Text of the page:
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Read Introduction to 1 John


“In this is love, not that we loved God, but that He loved us and sent His Son to be the propitiation for our sins.”


In this is love,

God took the initiative to reach out in love to us.  This model for our love is a model of initiative in sacrifice. 

not that we loved God,

It is not our nature to spontaneously love God or others.  We do not love God in an unsolicited manner.  We did not take the initiative in love; God did.  Love begets love.  God’s love causes a reply of love in us. 

but [strong contrast] that He loved us

The word “but” shows a strong contrast.  The word “us” is emphatic and stands in contrast to another emphatic term, “He.”  Love for God never originates in man but always in God.  God sought us; we did not seek Him. 

and sent His Son

God took action in loving us.  He sent His Son to die on the cross.  His love was not in response to man’s love but was initiated wholly within Himself.  It was His plan from eternity to do this. 

to be the propitiation

The only two instances of “propitiation” are in this verse and 2:2.  There is another word for propitiation. 

“Propitiation” means expiation.  On occasion, it means satisfaction or mercy seat.  The Old Testament sets forth the idea of “propitiation” in the sense of atonement or covering of sins by sacrifice to free a person from sin.  God transferred the penalty of sins to the animal sacrifice.  God removes our guilt by sacrifice.  The judgment of God on Christ at the cross appeases His wrath against the one who accepts Christ’s suffering for sin.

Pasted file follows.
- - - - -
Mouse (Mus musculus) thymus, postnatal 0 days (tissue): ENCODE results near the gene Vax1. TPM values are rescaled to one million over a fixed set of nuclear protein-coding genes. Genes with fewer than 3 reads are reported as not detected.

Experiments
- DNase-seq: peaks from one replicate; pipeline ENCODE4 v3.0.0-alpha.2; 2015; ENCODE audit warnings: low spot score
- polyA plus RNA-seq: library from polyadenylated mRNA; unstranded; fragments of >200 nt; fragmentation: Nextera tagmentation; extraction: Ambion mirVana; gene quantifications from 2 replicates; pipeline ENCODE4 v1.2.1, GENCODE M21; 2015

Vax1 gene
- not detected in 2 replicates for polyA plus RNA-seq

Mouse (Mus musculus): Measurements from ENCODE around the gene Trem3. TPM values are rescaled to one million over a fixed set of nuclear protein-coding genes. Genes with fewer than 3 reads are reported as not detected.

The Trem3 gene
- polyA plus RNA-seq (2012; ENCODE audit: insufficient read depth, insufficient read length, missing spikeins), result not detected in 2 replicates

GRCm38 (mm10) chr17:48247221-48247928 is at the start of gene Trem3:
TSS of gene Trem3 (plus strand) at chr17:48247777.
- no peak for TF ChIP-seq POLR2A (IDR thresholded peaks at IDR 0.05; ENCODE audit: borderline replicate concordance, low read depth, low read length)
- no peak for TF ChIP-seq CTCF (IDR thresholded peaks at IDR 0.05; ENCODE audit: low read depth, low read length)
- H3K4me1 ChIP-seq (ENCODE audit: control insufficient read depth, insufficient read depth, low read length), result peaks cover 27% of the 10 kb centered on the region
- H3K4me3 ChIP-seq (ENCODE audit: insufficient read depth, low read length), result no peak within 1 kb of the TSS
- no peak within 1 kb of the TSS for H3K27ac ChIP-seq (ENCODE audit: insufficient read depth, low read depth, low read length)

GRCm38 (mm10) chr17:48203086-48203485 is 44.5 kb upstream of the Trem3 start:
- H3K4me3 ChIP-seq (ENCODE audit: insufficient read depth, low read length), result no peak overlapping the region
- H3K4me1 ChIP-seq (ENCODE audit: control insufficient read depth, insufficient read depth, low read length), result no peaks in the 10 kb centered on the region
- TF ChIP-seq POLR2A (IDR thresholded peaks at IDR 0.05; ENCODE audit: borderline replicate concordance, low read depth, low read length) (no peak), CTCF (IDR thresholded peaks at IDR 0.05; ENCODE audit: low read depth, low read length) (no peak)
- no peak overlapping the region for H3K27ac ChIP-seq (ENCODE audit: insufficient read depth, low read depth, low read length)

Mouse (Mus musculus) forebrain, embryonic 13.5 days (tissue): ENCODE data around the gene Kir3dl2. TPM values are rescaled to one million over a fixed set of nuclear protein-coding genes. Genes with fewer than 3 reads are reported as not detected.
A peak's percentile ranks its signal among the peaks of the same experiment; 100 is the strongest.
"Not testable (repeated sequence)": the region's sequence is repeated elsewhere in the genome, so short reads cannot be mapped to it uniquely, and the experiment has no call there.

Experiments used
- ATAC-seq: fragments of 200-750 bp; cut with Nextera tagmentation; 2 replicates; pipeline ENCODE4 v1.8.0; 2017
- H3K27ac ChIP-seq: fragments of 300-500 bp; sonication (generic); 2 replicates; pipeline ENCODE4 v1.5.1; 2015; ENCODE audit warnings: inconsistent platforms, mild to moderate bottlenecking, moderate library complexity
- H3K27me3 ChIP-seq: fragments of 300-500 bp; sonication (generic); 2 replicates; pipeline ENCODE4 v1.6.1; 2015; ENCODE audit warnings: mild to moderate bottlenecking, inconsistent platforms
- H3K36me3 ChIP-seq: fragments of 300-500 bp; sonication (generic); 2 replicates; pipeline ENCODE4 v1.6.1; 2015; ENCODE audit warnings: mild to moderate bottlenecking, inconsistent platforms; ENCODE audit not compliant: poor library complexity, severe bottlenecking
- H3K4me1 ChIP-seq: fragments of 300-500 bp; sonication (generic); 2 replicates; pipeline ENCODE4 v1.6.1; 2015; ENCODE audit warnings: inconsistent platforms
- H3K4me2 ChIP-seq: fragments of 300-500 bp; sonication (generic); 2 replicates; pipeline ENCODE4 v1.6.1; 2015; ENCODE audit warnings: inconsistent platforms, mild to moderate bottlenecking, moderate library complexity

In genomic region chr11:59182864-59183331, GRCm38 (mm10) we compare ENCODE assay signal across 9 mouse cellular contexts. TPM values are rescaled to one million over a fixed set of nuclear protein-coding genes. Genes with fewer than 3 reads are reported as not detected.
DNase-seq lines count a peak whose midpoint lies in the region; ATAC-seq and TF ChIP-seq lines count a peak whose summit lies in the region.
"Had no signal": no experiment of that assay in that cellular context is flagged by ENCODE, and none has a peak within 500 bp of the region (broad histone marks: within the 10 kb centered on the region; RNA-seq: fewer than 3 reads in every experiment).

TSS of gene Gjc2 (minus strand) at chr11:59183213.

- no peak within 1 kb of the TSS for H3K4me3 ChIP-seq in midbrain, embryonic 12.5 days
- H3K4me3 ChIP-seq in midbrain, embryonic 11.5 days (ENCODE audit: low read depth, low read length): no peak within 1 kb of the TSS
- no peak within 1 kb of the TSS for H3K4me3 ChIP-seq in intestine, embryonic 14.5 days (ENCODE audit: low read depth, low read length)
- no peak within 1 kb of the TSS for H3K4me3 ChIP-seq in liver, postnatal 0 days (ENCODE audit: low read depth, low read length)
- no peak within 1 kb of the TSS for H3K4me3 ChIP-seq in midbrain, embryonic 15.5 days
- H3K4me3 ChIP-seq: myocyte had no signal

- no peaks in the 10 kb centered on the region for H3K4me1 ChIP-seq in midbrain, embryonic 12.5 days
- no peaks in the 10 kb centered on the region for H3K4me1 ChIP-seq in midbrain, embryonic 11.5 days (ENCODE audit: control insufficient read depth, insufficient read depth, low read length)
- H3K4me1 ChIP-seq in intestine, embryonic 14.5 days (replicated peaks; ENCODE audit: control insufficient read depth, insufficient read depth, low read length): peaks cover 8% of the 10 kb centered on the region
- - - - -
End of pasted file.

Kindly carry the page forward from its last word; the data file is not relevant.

Jesus was the only one who could satisfy the demands of a perfect God.  Jesus satisfied God by dying in our place and taking our eternal punishment on the cross.


Divine love takes the initiative to love others. 


God’s love cannot contradict His justice.  God is perfect and absolute righteousness.  He can never oppose who He is.  He cannot wink at our sins.  He will not sweep them under the rug.  God is no crooked divine dealer in the sky. 

Someone had to pay the price for sin.  The only person who could satisfy a holy God was Jesus Christ.  His death on the cross satisfied the justice of God.  That was an exorbitant price to pay; He paid top dollar for our sins – His very own life. 

God does not save us by the life of Christ but by the death of Christ.  We do not become Christians by following Jesus’ example.  We become Christians by accepting His death in place of our eternal death.  Only Christ’s death can satisfy an absolutely holy God.